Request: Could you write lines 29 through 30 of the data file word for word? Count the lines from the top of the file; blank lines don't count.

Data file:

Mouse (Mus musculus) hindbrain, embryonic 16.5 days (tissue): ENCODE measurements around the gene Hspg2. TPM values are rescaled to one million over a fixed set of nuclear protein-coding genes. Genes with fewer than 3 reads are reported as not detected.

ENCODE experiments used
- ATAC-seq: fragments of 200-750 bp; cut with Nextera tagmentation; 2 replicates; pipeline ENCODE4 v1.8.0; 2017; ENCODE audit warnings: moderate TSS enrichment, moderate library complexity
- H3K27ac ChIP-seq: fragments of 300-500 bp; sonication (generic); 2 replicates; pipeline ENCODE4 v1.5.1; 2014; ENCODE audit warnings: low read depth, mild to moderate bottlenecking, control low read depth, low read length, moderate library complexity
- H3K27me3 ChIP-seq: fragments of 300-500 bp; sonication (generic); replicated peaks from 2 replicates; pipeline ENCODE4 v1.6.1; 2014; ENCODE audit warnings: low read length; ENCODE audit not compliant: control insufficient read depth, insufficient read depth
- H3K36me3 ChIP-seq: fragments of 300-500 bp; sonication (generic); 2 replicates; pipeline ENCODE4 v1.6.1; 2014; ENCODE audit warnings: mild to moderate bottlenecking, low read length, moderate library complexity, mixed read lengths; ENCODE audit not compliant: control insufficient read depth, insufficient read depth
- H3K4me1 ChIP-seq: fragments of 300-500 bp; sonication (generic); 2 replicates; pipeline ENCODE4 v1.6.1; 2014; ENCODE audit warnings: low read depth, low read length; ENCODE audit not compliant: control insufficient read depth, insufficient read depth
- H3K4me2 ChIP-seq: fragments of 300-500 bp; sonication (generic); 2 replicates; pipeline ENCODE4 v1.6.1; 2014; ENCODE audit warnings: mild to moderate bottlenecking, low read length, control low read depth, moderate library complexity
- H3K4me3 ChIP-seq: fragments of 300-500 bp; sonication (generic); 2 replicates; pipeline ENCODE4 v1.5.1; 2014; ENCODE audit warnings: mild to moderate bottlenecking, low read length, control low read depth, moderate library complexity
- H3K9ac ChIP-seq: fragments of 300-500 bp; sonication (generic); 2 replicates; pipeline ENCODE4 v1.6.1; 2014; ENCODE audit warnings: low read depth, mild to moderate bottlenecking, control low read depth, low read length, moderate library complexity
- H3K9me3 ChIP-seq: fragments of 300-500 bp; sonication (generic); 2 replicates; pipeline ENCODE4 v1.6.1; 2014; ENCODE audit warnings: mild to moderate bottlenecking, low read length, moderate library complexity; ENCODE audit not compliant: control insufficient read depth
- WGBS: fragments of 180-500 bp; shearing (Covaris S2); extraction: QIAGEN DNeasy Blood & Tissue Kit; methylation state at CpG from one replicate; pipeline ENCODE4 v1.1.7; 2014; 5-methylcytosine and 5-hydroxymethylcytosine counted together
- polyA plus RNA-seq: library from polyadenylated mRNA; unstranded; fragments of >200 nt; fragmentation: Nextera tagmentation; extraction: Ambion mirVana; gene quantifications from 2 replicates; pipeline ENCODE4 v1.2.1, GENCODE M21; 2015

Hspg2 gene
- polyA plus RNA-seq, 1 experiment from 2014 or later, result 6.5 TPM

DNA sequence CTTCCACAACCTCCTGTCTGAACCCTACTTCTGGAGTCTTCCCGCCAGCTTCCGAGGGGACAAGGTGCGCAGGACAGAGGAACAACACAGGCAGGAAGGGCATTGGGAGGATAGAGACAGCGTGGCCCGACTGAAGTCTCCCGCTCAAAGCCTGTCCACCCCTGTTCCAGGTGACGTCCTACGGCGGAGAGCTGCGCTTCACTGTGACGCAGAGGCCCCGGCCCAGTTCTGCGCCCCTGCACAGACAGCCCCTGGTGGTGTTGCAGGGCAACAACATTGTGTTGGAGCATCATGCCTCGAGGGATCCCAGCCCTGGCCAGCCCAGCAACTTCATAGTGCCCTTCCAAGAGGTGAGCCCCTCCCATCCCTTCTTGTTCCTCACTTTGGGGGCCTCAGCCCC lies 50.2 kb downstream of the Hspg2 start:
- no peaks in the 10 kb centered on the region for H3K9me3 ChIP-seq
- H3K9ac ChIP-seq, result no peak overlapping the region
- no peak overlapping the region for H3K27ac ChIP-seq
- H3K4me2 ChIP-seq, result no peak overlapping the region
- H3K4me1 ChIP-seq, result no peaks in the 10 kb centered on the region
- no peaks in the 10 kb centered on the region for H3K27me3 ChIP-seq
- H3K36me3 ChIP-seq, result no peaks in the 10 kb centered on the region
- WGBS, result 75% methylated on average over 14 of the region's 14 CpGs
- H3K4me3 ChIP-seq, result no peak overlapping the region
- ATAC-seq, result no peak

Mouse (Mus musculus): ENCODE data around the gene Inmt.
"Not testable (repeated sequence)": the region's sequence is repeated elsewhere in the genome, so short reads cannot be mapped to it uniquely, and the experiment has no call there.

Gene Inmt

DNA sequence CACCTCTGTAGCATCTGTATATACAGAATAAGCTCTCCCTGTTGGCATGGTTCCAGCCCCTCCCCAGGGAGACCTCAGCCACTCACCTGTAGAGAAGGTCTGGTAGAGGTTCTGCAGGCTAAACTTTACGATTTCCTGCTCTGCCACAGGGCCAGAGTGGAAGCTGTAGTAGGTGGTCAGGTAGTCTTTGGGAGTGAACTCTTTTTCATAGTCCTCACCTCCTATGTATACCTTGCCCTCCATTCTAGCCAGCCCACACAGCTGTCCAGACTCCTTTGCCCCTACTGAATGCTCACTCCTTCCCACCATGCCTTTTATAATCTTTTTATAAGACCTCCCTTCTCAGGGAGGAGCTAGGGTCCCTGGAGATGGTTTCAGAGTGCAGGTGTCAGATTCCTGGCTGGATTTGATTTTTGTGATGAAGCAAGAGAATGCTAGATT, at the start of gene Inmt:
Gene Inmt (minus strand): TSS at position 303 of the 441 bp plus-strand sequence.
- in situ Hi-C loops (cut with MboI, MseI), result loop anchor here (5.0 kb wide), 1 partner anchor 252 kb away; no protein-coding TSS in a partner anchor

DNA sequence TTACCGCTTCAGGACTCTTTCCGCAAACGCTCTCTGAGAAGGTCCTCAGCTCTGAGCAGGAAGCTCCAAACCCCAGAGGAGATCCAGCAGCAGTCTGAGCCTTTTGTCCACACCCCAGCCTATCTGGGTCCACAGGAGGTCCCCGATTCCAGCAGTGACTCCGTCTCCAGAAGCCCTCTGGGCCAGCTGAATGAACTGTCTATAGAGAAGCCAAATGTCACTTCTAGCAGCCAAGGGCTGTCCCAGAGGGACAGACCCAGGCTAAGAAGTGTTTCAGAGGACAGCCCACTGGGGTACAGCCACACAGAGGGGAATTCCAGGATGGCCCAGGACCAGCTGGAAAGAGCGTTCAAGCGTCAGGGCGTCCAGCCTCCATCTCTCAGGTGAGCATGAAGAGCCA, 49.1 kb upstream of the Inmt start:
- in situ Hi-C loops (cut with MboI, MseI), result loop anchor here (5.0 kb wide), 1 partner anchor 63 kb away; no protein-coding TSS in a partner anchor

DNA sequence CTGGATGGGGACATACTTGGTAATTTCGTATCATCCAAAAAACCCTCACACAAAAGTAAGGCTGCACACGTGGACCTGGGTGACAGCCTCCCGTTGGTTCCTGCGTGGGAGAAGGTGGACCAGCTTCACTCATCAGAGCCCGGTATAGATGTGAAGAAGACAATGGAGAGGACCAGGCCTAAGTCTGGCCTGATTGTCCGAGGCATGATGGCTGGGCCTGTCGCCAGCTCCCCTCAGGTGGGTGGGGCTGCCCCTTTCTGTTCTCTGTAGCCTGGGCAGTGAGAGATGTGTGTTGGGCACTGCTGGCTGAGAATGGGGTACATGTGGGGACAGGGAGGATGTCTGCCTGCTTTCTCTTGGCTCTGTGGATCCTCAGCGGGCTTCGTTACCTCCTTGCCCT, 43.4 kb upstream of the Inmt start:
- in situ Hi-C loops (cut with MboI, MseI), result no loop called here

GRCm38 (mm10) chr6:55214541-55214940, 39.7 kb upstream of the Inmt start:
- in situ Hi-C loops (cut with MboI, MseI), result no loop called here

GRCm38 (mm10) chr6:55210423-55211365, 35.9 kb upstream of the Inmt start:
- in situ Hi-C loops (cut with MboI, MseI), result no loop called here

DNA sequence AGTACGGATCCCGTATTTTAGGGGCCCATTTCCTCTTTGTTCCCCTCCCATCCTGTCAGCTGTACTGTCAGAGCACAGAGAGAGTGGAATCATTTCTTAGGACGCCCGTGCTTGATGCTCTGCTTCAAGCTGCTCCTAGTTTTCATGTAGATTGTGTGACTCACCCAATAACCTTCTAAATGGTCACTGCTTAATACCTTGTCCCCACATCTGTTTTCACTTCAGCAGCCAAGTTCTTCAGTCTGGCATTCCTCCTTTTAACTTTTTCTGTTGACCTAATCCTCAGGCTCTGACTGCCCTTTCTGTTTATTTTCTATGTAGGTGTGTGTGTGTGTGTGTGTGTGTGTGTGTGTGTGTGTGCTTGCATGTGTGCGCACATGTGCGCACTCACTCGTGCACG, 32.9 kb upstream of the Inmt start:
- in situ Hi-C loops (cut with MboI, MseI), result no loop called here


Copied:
Gene Inmt

DNA sequence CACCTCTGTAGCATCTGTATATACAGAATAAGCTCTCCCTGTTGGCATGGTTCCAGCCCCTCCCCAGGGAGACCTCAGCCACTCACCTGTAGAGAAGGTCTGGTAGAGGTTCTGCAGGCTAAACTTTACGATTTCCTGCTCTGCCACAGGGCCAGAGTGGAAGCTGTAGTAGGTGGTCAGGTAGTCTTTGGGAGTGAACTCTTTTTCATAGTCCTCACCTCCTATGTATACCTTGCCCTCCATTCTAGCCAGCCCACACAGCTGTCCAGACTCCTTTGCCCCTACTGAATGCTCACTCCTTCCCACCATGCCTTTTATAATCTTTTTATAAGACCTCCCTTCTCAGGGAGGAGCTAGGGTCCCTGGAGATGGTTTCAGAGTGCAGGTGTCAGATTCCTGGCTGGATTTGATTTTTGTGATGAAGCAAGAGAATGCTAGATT, at the start of gene Inmt: